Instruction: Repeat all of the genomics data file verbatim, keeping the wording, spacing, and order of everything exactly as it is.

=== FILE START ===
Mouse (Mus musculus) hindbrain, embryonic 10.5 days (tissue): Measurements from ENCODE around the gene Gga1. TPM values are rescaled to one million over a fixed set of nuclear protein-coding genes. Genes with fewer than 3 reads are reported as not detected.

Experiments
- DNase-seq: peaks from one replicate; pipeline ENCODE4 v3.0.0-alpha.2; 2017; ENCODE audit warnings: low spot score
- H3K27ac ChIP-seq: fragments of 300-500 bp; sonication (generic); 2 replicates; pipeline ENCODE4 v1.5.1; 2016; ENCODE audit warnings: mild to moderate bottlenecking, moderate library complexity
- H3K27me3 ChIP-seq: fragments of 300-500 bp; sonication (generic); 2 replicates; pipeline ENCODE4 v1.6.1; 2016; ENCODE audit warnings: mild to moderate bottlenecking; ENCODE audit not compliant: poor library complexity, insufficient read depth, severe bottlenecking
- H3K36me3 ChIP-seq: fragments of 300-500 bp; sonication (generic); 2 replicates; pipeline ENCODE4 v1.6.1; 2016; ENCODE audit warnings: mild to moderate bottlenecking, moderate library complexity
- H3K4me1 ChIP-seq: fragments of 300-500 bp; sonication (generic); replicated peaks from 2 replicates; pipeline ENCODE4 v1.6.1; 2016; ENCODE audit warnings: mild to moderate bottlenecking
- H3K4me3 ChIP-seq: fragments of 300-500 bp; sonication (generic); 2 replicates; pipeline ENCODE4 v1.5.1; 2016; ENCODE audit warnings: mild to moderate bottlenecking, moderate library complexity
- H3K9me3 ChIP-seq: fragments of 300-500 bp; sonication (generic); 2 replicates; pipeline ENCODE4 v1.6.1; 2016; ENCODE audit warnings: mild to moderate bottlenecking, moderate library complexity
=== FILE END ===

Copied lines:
Mouse (Mus musculus) hindbrain, embryonic 10.5 days (tissue): Measurements from ENCODE around the gene Gga1. TPM values are rescaled to one million over a fixed set of nuclear protein-coding genes. Genes with fewer than 3 reads are reported as not detected.

Experiments
- DNase-seq: peaks from one replicate; pipeline ENCODE4 v3.0.0-alpha.2; 2017; ENCODE audit warnings: low spot score
- H3K27ac ChIP-seq: fragments of 300-500 bp; sonication (generic); 2 replicates; pipeline ENCODE4 v1.5.1; 2016; ENCODE audit warnings: mild to moderate bottlenecking, moderate library complexity
- H3K27me3 ChIP-seq: fragments of 300-500 bp; sonication (generic); 2 replicates; pipeline ENCODE4 v1.6.1; 2016; ENCODE audit warnings: mild to moderate bottlenecking; ENCODE audit not compliant: poor library complexity, insufficient read depth, severe bottlenecking
- H3K36me3 ChIP-seq: fragments of 300-500 bp; sonication (generic); 2 replicates; pipeline ENCODE4 v1.6.1; 2016; ENCODE audit warnings: mild to moderate bottlenecking, moderate library complexity
- H3K4me1 ChIP-seq: fragments of 300-500 bp; sonication (generic); replicated peaks from 2 replicates; pipeline ENCODE4 v1.6.1; 2016; ENCODE audit warnings: mild to moderate bottlenecking
- H3K4me3 ChIP-seq: fragments of 300-500 bp; sonication (generic); 2 replicates; pipeline ENCODE4 v1.5.1; 2016; ENCODE audit warnings: mild to moderate bottlenecking, moderate library complexity
- H3K9me3 ChIP-seq: fragments of 300-500 bp; sonication (generic); 2 replicates; pipeline ENCODE4 v1.6.1; 2016; ENCODE audit warnings: mild to moderate bottlenecking, moderate library complexity